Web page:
The new undiagnosed clinic that was started in March 2023 has provided care to many patients like L.O. The clinic uses an oncologist and oncology advanced practice provider (APP) to review a patient’s cases and determine a patient’s eligibility for the clinic. Once in the clinic, there is a thorough exam and workup that typically includes, but is not limited to, labs, imaging, biopsies, et cetera. The multidisciplinary team involved in the clinic begins with the radiologist noting incidental findings. The oncology team then relies on the interventional radiology department to perform biopsies and the pathologist for accurate pathology results. This clinic has helped patients like L.O. get timely answers on incidental findings and expedited their connecting with oncology care. The time from biopsy to an appointment with a breast medical oncologist was 13 days for L.O. (this includes the time it takes for biopsy results, on average 10-14 business days).

The undiagnosed clinic nurse practitioner (NP) managed L.O.’s care from referral to the undiagnosed clinic to hand-off to the breast oncologist. The NP contacted the orthopedic clinic for a detailed history before seeing L.O. In addition to taking a history and physical exam, the NP reviewed all labs and imaging throughout the process. As noted above, several key factors concerned the NP about a hematologic malignancy, such as a new onset baseline anemia and bone lesions seen on the PET scan. One important finding in the patient’s medical history was that her father had breast cancer. About 1 of every 100 breast cancers diagnosed in the United States is found in a man.2 This is important because a family history of breast cancer, especially male breast cancer, can increase a patient’s risk for breast cancer. The “benign” findings noted on L.O.’s prior mammogram also may have increased her risk of breast cancer.

The undiagnosed clinic requires providers to be up to date on the most current evidence-based practice. The clinic also requires providers to be flexible in their thought process as the perceived diagnosis may not be accurate. Providers must adjust their approach to treatment, as seen above, when a bone biopsy is needed to obtain a definitive diagnosis. Throughout L.O.’s journey, multiple myeloma was the No. 1 most likely diagnosis, with a solid tumor (breast cancer) a distant second on the list of possible differential diagnoses, up until the bone biopsy proved otherwise. This case was a learning experience, highlighting the importance of looking at the whole patient and their family history when establishing differential diagnoses. It also required frequent changes in how to get an accurate diagnosis for the patient, as many myeloma lab results were normal and her PET scan was unremarkable for a definitive solid tumor mass. The use of MRI after a PET scan in this case was helpful, given the location of her breast tumor. The undiagnosed clinic allows APPs to be autonomous and flexible and use their knowledge to provide the latest evidence-based care for their patient population, ultimately leading to an expedited workup and diagnosis.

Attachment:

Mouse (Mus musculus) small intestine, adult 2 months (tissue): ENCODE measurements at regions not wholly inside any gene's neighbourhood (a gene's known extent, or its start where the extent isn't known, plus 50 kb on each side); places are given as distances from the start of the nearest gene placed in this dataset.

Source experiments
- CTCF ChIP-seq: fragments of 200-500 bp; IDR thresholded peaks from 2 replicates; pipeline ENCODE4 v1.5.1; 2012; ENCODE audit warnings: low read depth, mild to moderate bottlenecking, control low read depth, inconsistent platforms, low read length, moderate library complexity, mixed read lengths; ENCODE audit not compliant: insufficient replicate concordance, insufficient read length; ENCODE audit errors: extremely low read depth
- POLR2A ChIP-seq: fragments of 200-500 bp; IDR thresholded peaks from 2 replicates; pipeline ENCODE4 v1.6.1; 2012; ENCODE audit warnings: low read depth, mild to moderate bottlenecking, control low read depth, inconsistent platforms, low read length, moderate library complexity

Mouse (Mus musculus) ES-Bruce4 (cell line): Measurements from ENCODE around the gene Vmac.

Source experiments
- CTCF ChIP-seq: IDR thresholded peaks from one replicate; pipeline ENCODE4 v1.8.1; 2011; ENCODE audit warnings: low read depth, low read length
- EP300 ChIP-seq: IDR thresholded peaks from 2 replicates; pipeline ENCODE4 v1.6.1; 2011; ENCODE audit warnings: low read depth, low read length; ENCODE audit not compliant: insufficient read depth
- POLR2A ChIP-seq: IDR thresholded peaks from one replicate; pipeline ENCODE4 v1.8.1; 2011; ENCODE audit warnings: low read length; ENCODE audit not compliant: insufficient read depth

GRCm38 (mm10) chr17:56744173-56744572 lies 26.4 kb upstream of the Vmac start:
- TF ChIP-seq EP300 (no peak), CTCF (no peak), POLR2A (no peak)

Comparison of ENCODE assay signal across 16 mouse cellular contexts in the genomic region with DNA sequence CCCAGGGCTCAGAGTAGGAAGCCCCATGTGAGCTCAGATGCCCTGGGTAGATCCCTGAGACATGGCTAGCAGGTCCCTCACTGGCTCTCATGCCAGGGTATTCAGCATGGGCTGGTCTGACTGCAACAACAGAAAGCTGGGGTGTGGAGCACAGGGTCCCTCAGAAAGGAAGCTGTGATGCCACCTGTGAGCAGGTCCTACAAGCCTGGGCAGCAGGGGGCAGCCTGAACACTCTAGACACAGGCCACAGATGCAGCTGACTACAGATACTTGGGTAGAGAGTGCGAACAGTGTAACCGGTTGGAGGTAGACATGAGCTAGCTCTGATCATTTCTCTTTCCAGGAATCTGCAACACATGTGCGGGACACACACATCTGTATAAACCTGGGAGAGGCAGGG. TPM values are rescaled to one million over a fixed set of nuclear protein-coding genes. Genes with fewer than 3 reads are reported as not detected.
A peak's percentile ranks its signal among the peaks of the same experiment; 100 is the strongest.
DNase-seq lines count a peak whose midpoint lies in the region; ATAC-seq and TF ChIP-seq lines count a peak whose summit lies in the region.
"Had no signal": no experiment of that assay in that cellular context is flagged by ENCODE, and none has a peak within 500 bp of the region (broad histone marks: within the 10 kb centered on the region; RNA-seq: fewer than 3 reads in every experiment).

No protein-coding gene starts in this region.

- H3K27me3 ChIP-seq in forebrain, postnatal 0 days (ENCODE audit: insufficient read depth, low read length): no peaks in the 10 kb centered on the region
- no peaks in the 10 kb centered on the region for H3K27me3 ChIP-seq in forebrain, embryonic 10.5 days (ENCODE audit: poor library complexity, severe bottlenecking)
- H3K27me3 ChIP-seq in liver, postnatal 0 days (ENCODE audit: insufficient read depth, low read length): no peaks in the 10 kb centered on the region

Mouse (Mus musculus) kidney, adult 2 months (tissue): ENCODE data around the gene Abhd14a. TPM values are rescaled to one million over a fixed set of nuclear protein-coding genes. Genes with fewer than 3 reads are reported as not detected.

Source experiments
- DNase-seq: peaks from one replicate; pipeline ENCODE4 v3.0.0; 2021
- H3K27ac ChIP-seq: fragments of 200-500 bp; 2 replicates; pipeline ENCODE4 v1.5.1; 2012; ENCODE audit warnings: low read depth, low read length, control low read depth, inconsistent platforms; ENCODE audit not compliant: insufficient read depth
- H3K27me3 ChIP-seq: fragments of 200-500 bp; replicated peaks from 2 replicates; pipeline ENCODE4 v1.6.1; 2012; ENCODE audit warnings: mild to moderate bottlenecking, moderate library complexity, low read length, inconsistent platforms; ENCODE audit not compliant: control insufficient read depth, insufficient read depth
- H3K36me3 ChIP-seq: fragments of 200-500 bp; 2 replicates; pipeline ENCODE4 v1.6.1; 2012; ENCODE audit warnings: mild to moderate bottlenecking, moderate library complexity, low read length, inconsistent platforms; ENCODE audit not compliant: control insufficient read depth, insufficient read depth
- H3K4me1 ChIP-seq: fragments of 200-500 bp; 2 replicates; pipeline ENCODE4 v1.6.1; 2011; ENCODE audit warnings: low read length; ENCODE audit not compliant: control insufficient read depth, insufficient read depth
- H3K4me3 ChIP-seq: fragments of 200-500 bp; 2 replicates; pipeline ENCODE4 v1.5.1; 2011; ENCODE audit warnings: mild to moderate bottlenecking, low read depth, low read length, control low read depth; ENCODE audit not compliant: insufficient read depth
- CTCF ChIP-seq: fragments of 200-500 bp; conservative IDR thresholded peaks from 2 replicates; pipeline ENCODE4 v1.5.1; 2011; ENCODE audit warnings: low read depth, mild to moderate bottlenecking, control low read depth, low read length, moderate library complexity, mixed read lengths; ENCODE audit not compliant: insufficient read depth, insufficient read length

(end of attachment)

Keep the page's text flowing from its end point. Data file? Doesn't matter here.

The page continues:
References

  1. Lumbreras B, Donat L, Hernández-Aguado I. Incidental findings in imaging diagnostic tests: a systematic review. Br J Radiol. 2010;83(988):276-289. doi:10.1259/bjr/98067945
  2. Breast cancer in men. Centers for Disease Control and Prevention. Updated July 25, 2023. https://www.cdc.gov/cancer/breast/men/index.htm#:~:text=Breast%20cancer%20is%20most%20often,is%20found%20in%20a%20man